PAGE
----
Antimicrobial resistance is a major concern in the cattle industry as the animals develop resistance genes to the various antibiotic drugs, which leads to limited treatment options for livestock producers.
“In Canada and the U.S. both, we are seeing a shift towards more of our bacterial isolates becoming resistant to one or more different classes of antimicrobials over time,” says Dr. Emily Snyder, a beef cattle specialist in the WCVM’s Department of Large Animal Clinical Sciences and the study’s lead researcher.
Snyder and her research team began by sequencing the DNA of microbes involved in bovine respiratory disease (BRD) to determine the specific genes that are causing resistance to certain antimicrobials.
BRD, a common disease seen in feedlot animals, is the costliest disease affecting the beef cattle industry. When calves are shipped from their place of origin to a feedlot, the stressful event increases their chances of obtaining an infection. This risk persists when the calves enter the feedlot and mix with other cattle of differing origins and health statuses.
If producers can’t effectively treat microbes such as the bacteria responsible for BRD, their animals are at risk of serious illness and even death — and that’s a huge animal welfare concern. It’s also an economic issue for producers since unhealthy animals don’t gain the weight they should, resulting in substantial losses to the beef cattle industry each year.
By comparing the DNA sequences from the bacteria causing disease in infected animals, the WCVM scientists hope to determine if there are any direct relationships between their point of origin and/or their exposure to new environments and the resistance genes that they possess during the feeding period.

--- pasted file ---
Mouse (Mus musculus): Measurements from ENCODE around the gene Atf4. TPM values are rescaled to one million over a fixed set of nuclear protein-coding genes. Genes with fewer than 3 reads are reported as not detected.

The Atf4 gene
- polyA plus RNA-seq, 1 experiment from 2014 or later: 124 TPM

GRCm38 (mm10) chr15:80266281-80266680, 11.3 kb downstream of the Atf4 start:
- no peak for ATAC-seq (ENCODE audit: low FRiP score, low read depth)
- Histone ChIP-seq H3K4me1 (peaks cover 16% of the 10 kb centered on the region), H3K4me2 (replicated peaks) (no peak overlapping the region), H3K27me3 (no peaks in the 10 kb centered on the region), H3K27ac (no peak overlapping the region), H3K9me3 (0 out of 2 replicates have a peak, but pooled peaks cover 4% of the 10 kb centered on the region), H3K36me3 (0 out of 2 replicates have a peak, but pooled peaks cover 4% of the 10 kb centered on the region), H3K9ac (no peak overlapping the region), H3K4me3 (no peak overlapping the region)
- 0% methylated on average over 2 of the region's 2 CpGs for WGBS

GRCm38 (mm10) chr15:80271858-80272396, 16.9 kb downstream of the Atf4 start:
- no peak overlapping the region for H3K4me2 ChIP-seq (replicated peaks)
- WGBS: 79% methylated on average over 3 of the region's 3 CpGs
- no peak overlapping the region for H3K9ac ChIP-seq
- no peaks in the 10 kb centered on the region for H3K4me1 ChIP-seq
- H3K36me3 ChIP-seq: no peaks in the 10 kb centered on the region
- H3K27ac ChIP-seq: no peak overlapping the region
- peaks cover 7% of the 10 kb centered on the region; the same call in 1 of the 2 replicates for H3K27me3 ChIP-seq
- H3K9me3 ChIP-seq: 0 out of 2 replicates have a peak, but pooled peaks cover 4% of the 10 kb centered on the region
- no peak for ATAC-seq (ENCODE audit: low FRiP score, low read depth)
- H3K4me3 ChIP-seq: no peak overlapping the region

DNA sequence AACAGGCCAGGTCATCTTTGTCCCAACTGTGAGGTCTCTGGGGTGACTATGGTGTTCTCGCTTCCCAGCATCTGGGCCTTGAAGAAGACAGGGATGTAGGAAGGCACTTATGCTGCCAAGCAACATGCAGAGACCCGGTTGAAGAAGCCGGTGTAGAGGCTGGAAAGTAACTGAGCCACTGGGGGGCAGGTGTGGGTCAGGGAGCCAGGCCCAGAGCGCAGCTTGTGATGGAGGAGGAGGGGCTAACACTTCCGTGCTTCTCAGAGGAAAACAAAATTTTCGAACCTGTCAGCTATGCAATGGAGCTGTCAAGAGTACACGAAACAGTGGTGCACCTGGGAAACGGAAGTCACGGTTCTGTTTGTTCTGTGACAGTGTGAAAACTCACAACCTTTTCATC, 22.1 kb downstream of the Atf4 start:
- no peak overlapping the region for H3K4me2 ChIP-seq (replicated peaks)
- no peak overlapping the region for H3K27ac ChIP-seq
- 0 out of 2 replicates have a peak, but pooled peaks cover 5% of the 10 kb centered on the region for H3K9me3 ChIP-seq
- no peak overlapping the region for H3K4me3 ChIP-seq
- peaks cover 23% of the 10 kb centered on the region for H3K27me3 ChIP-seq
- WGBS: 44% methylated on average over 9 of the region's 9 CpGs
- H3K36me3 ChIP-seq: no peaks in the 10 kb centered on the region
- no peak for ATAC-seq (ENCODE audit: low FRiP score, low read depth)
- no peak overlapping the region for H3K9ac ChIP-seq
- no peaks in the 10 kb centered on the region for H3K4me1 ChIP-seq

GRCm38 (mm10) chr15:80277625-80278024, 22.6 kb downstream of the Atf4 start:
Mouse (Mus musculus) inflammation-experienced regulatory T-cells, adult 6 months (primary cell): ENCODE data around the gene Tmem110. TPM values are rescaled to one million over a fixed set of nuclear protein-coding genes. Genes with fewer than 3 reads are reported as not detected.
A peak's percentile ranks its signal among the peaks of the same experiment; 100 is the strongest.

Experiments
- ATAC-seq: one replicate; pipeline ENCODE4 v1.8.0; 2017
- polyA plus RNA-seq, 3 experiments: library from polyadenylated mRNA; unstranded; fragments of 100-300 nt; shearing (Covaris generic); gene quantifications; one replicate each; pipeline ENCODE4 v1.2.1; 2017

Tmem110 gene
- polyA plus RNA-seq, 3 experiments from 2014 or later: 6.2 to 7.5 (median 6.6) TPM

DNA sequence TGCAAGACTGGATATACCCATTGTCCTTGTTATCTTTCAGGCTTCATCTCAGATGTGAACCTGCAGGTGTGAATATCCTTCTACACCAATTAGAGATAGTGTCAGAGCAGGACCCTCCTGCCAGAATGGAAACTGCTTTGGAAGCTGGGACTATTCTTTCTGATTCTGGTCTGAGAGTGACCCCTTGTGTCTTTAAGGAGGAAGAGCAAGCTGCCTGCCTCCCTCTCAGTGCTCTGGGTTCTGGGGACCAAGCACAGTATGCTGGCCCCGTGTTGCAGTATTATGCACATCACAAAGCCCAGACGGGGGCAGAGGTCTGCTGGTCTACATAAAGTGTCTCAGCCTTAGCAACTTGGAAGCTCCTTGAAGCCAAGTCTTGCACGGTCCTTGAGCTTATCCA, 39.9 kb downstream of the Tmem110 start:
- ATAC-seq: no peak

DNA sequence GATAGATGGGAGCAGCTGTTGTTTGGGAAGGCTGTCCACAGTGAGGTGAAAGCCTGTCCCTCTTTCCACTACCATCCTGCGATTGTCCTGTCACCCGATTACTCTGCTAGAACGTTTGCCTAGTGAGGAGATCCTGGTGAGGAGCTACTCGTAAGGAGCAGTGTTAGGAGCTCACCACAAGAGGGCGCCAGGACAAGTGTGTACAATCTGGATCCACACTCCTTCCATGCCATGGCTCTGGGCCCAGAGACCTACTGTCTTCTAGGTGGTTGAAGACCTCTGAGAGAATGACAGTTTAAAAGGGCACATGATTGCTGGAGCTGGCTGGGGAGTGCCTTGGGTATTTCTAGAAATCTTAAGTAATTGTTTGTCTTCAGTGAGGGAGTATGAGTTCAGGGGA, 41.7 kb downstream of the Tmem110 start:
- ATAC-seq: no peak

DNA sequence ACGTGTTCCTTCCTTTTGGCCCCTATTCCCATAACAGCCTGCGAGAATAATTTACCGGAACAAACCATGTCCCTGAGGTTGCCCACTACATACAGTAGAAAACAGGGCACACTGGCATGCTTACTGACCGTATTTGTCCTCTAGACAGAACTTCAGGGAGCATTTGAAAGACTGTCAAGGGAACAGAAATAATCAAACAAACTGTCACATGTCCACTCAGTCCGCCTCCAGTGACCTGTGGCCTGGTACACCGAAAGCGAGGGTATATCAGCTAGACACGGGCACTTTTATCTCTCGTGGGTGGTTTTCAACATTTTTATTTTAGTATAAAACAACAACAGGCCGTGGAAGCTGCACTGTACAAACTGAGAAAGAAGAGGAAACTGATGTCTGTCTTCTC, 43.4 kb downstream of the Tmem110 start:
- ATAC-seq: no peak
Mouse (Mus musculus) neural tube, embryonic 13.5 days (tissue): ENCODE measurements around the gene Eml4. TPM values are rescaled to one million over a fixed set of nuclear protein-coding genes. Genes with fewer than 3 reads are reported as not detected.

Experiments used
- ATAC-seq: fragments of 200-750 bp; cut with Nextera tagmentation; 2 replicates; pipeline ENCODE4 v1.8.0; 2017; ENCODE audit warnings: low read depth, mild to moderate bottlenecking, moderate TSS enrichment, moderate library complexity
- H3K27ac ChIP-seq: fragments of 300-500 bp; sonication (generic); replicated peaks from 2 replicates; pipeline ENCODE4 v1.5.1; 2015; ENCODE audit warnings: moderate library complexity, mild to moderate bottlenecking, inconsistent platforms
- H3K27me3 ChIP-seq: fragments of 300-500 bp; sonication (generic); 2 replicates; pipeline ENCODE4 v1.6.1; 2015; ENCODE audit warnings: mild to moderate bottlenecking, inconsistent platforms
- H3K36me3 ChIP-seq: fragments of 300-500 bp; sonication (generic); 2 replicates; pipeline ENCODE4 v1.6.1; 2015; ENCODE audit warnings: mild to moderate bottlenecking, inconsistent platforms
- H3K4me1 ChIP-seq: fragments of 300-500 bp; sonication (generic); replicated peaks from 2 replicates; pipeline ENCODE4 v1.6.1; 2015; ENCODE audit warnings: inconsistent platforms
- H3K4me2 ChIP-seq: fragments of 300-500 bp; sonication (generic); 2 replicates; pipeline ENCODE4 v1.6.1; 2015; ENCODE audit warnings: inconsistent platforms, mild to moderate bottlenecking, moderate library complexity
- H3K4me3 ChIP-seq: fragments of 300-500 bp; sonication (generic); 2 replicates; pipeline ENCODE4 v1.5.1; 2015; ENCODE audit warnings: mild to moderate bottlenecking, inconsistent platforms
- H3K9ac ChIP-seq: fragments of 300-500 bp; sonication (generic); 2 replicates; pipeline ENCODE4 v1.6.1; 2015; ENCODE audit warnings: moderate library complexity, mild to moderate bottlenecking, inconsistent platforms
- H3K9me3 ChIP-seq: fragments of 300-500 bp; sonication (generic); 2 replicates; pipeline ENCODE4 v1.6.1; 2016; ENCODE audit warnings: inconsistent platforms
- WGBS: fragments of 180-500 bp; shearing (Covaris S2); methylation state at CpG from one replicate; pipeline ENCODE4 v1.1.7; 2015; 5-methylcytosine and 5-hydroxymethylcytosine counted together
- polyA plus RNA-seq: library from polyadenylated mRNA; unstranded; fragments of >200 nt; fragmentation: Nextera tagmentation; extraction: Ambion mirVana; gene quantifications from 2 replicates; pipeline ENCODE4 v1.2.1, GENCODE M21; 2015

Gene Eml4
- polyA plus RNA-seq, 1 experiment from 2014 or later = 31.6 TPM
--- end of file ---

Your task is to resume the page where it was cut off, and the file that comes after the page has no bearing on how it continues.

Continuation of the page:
In this case, the microbes of interest are found in the respiratory tract, which is lined with multiple commensal bacteria (bacteria that don’t harm the host) and can interact with each other. The researchers are studying these bacteria and monitoring their changes over time as they’re exposed to various antimicrobials and other resistance genes.
As these bacteria evolve over time, they obtain different characteristics and will eventually develop different strains — like members of a family that have different identifying characteristics that make them unique.
Snyder’s research will target these different characteristics to determine how exposure to different medications affects the bacteria and the genes within them. As the different strains intermingle, they have the potential to pick up more resistance genes over time — a capacity that leads to the antimicrobial resistance patterns that are this study’s focal point.
With the primary goal of understanding bacterial populations — how they shift with antimicrobial use and how they are related throughout the feeding period of the animals — the research will encapsulate multiple timepoints.
As the researchers explore these bacterial relationships, they aim to identify patterns — particular points at which the animals obtain certain antimicrobial resistance genes.
The data they obtain can then be depicted as a phylogenetic tree. This diagram represents the evolutionary relationships of organisms and provides a visual of the relationships between the different strains of bacteria. In the end, researchers can use this to inform future management decisions surrounding antimicrobial resistance patterns in beef cattle.
As cattle owners strive to implement informed management practices that optimize animal welfare and production outcomes, increasing antimicrobial resistance is becoming more and more problematic.
Increased legislation in Canada that’s aimed at curbing antimicrobial resistance has also limited producer options by stipulating which antimicrobials can and cannot be used.
The researchers are optimistic that their work to identify these resistance patterns can prevent further resistance challenges and help producers to make informed beef cattle management decisions.
The WCVM’s Interprovincial Undergraduate Summer Student Research Program and the Saskatchewan Agriculture Development Fund provided funding for this research project.
Elaine Bird of Lethbridge, Alta., is a third-year veterinary student at the WCVM who worked as a summer research student in 2021. Her story is part of a series of articles written by WCVM summer research students.